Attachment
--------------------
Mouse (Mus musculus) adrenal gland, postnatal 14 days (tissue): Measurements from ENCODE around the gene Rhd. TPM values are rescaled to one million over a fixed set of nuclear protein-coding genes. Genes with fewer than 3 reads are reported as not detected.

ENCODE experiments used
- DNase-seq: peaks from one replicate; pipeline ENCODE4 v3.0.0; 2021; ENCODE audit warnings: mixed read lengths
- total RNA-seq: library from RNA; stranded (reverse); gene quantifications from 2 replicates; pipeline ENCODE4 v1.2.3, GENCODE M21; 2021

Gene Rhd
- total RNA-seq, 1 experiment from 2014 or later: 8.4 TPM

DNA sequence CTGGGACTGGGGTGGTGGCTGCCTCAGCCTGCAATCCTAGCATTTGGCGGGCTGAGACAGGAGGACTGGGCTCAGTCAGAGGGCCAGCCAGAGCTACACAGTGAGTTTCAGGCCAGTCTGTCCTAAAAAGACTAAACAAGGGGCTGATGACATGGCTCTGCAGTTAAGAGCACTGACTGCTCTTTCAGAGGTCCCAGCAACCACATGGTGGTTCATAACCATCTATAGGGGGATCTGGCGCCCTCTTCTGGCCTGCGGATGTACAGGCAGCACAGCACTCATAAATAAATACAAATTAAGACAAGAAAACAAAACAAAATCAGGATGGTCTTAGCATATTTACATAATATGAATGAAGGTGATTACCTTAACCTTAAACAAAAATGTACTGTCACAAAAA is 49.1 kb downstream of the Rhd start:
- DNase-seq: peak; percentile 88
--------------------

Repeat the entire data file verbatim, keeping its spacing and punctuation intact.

Mouse (Mus musculus) adrenal gland, postnatal 14 days (tissue): Measurements from ENCODE around the gene Rhd. TPM values are rescaled to one million over a fixed set of nuclear protein-coding genes. Genes with fewer than 3 reads are reported as not detected.

ENCODE experiments used
- DNase-seq: peaks from one replicate; pipeline ENCODE4 v3.0.0; 2021; ENCODE audit warnings: mixed read lengths
- total RNA-seq: library from RNA; stranded (reverse); gene quantifications from 2 replicates; pipeline ENCODE4 v1.2.3, GENCODE M21; 2021

Gene Rhd
- total RNA-seq, 1 experiment from 2014 or later: 8.4 TPM

DNA sequence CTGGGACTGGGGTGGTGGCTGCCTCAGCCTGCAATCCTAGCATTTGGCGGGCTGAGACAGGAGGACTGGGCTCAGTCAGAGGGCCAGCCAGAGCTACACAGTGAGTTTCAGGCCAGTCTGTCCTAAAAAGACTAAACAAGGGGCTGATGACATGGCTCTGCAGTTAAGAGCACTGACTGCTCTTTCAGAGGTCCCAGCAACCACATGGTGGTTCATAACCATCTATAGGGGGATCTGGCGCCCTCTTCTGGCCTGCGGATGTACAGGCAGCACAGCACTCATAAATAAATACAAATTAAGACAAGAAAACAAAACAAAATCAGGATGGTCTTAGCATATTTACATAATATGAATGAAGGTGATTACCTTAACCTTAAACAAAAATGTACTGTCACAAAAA is 49.1 kb downstream of the Rhd start:
- DNase-seq: peak; percentile 88